Jessica Dickinson

May 2—June 8, 2024

Opening reception: Friday, May 3, 6-8pm

James Fuentes is pleased to present And, an exhibition of five new works by Jessica Dickinson at the gallery’s location in Tribeca, New York. The exhibition is accompanied by a new gallery publication, charting the artist’s approach to abstraction through her distinctly experimental yet structured studio practice. And marks the artist’s sixth exhibition with the gallery.

Created together over the last year and a half, Dickinson’s new paintings, And-Hold, And/With, And: Now, And-Knows, and And: Is can be understood as material palimpsests. Each is distinct in its particular expanding light and atmosphere, grounded in a surface that reveals more through time and attention. Deeply invested in abstraction as a way to understand change through duration, Dickinson layers the paintings through countering events to forge something solid and present. Working with oil paint on a plaster-like ground, which can be incised into, carved out, and rebuilt—and which carries with it a specific capacity to hold light—they are unified by a ritual process of creating correlating remainders: graphite rubbings made to record their changing terrain. By the time of their completion, each painting is accompanied by approximately 12-20 remainders, which together comprise the final work.

Originating via reflections and observations in daily life through her Notebook Drawings and instinctive prose, Dickinson’s visual and written impressions are gathered into sequences to guide the gradual evolution of each new painting. There, the momentary becomes embedded in each material layer as the work moves through stages of application, excavation, and renewal—iterative actions shifting across a restrained palette and tactile plane that compel seeing in new ways. As Faye Hirsch writes in the publication, “The finished painting contains a kind of ‘inner immensity’ […] and although we know its making has taken place over a period of months, the implication is that an eternity lies within the ‘now’ of the work. For in imagining the time that has produced the painting, and that the painting now contains, we lose a sense of its boundaries and the specifics that constituted it.”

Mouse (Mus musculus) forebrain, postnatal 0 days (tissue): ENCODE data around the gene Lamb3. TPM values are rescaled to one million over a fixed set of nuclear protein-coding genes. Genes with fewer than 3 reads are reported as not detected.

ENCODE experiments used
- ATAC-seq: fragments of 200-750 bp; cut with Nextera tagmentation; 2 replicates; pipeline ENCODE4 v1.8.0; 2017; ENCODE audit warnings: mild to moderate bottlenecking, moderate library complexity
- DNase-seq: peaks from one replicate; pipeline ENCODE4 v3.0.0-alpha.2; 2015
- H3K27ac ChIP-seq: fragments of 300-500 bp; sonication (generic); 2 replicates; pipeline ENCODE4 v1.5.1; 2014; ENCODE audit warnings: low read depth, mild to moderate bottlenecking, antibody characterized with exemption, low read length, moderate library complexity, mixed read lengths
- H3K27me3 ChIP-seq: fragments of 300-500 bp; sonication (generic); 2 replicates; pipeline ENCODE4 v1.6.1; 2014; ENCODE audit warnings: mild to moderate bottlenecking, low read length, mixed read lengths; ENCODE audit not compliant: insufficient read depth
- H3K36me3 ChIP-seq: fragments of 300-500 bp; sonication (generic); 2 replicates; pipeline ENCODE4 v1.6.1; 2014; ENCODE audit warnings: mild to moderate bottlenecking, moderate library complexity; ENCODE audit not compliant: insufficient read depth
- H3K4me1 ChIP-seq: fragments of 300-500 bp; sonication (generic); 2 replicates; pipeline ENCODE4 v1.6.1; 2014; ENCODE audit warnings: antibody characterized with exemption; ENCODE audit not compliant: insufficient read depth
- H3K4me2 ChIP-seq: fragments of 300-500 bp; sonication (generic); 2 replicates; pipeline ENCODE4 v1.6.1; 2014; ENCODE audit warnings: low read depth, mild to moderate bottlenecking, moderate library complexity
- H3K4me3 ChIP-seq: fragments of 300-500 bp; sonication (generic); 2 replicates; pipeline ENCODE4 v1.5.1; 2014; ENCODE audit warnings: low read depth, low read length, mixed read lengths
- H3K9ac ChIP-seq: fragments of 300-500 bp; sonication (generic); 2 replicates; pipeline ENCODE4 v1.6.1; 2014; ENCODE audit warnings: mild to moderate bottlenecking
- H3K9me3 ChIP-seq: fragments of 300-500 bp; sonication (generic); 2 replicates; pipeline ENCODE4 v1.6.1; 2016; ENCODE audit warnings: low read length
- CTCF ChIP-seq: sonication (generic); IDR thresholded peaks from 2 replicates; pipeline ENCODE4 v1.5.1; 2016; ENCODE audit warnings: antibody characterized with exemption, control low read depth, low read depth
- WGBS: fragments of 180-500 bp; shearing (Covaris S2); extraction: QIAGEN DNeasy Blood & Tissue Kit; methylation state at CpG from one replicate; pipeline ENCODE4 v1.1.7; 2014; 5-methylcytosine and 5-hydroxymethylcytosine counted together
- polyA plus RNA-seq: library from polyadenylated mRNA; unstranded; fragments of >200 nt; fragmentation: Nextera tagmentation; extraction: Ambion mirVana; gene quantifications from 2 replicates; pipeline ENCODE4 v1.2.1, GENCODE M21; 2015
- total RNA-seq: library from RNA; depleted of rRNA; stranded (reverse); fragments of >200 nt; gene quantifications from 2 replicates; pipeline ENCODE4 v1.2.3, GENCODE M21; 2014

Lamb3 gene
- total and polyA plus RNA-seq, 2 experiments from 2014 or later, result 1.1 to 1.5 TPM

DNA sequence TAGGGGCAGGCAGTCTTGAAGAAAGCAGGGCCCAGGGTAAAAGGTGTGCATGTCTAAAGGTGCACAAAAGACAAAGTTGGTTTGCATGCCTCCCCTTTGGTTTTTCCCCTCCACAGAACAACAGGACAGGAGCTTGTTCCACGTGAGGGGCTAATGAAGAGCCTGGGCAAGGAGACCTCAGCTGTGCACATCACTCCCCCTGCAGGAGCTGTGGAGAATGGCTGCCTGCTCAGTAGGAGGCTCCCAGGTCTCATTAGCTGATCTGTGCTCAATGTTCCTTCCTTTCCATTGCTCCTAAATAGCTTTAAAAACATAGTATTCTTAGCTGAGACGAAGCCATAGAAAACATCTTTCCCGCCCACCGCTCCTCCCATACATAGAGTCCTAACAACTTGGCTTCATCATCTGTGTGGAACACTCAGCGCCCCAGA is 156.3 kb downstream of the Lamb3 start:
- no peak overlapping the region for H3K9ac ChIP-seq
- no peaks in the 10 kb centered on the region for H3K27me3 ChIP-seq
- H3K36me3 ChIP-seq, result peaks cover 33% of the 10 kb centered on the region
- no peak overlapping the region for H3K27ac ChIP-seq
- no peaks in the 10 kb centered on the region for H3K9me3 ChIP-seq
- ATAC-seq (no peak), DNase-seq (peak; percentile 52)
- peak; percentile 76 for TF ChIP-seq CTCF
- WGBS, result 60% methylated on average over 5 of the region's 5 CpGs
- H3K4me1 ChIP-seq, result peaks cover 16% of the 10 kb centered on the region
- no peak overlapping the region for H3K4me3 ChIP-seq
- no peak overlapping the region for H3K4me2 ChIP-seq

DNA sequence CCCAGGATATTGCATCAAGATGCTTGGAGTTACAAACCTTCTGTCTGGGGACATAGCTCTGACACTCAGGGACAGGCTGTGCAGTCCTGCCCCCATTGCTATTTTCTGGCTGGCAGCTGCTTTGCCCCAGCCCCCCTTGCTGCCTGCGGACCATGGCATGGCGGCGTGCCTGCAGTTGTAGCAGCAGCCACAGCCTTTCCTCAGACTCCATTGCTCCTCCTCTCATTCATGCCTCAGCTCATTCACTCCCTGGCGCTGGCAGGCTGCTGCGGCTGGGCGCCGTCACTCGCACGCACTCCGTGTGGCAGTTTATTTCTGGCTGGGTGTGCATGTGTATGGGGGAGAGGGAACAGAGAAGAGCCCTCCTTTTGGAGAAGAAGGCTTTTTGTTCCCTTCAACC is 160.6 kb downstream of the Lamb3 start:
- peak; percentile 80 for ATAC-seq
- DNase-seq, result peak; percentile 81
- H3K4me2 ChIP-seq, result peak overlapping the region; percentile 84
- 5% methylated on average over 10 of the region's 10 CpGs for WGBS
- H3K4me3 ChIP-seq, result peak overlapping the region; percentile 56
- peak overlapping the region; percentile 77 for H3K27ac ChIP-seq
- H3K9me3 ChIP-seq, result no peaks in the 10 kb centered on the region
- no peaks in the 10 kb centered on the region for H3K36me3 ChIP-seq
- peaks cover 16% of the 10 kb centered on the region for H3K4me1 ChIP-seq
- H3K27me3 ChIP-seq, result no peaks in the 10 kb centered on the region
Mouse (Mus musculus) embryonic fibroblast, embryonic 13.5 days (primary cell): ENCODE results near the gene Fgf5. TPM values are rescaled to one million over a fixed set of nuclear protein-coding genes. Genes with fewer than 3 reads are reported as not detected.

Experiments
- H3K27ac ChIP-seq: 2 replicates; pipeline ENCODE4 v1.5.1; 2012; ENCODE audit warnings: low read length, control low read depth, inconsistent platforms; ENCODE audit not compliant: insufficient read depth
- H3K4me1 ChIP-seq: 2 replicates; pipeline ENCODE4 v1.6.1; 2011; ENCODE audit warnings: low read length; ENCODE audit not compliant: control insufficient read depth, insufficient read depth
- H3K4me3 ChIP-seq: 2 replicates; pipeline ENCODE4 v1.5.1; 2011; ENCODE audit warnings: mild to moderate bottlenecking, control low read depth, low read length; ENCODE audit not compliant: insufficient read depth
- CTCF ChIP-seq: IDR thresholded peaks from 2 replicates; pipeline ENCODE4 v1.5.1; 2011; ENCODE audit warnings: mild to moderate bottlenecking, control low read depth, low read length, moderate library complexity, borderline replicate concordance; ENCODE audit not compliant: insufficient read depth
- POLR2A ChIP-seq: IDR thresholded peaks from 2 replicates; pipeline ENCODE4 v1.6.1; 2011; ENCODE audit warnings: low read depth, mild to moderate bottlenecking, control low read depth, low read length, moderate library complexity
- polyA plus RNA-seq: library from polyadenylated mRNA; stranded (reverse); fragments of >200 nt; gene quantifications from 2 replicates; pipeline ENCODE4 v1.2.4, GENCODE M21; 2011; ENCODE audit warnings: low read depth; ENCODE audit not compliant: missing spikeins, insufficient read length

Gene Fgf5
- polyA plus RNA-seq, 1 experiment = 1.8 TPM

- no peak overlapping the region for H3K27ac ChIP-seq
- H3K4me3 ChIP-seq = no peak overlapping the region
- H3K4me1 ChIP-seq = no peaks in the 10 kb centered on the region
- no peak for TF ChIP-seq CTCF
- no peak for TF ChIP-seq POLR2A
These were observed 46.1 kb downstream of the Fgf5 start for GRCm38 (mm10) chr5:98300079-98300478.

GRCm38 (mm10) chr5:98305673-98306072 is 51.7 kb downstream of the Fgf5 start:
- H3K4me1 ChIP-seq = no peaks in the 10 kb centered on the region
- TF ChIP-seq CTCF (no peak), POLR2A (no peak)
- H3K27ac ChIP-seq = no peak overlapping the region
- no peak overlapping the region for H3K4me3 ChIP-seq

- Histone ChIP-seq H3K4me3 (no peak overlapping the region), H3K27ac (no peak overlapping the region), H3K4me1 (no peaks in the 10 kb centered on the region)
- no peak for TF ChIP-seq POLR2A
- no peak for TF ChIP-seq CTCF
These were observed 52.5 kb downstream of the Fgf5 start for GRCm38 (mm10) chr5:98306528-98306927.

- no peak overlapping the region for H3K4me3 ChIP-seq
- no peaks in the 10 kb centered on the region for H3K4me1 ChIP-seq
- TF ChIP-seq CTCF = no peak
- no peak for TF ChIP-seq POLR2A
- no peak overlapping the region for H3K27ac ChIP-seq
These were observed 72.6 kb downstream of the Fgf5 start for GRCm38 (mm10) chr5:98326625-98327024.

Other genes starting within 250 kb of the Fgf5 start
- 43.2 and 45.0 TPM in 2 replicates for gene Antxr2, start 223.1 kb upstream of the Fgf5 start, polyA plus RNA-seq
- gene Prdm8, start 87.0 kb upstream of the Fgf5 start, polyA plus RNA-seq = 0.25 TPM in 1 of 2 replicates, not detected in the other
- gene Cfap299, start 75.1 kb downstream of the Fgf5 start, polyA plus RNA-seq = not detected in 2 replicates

Compared to the density of the paintings, their associated remainders are akin to moving shadows. When in dialogue, these panel and paper works preserve and traverse time by visualizing its physical and poetic properties. Over the course of the exhibition, all five sets of remainders will be displayed horizontally on a low central platform; stacked on the right and periodically leafed to the left so that, upon any given visitation, two remainders can be observed as if in an open book—moving in sequence until all remainders have been shown. Dickinson’s works, in all of their forms, are sites of time gathered into substance, offering space for a slowed down encounter within our world of increasingly accelerated and disembodied exchanges.

shifting light / moves thought / silence is found / and then lost / surfaces hold us / here / in solid impermanence / window / blanket / floor / ceiling / wall // matter presses forward / into radiance / held suspended / as the structures / lose their names / and offer / solace // the breathing of living / moving through continual / nights / and days / hands out / and in / always finding / again / and again 

And - a joining word. A word used to connect. A word that infers parts add up and exist together, to create a larger whole. That “nothing is simply one thing.” ¹ That something continues, or persists, or insists, even when we think it has come to a conclusion, or we figured out the definition. A refusal of singularity. That time keeps moving, while loss illuminates now. “The impersonal jewel of the moment.” ²

—Jessica Dickinson

Jessica Dickinson was born in 1975 in Saint Paul, Minnesota and has lived and worked in Brooklyn, New York since 1999. She received an MFA from Cranbrook Academy of Art in 1999 and BFA from Maryland Institute College of Art in 1997. Dickinson has presented solo exhibitions at James Fuentes, New York; Altman Siegel, San Francisco; David Petersen Gallery, Minneapolis; and Maisterravalbuena, Madrid. Her work has been presented in important group exhibitions surveying abstraction including Sensory Poetics: Collecting Abstraction at The Solomon R. Guggenheim Museum, New York (2022) and Besides, With, Against, and Yet: Abstraction and The Ready Made Gesture at The Kitchen, New York (2009–2010). In 2015, the first monograph on Dickinson's work, titled Under|Press.|With-This|Hold-|Of-Also|Of/How|Of- More|Of:Know, was published by Inventory Press, New York. Her work is in the permanent collections of The Solomon R. Guggenheim Museum, New York and The Rachofsky Collection, Dallas.

¹ Virginia Woolf, To the Lighthouse, originally published 1927.
² Clarice Lispector, Água Viva, originally published 1973.